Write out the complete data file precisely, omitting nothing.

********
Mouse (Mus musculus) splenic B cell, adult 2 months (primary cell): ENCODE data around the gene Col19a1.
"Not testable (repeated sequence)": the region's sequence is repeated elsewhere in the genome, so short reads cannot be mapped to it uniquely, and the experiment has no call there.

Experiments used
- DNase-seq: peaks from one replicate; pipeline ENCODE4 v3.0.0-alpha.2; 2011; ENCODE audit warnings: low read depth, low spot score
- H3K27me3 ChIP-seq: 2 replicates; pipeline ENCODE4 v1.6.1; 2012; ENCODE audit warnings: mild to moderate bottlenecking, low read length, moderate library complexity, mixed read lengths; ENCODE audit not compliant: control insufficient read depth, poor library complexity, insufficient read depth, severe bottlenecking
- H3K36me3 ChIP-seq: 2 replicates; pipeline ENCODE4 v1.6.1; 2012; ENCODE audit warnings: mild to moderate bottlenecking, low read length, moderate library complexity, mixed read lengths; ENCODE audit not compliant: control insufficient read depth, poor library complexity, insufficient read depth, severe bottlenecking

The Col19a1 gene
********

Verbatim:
Mouse (Mus musculus) splenic B cell, adult 2 months (primary cell): ENCODE data around the gene Col19a1.
"Not testable (repeated sequence)": the region's sequence is repeated elsewhere in the genome, so short reads cannot be mapped to it uniquely, and the experiment has no call there.

Experiments used
- DNase-seq: peaks from one replicate; pipeline ENCODE4 v3.0.0-alpha.2; 2011; ENCODE audit warnings: low read depth, low spot score
- H3K27me3 ChIP-seq: 2 replicates; pipeline ENCODE4 v1.6.1; 2012; ENCODE audit warnings: mild to moderate bottlenecking, low read length, moderate library complexity, mixed read lengths; ENCODE audit not compliant: control insufficient read depth, poor library complexity, insufficient read depth, severe bottlenecking
- H3K36me3 ChIP-seq: 2 replicates; pipeline ENCODE4 v1.6.1; 2012; ENCODE audit warnings: mild to moderate bottlenecking, low read length, moderate library complexity, mixed read lengths; ENCODE audit not compliant: control insufficient read depth, poor library complexity, insufficient read depth, severe bottlenecking

The Col19a1 gene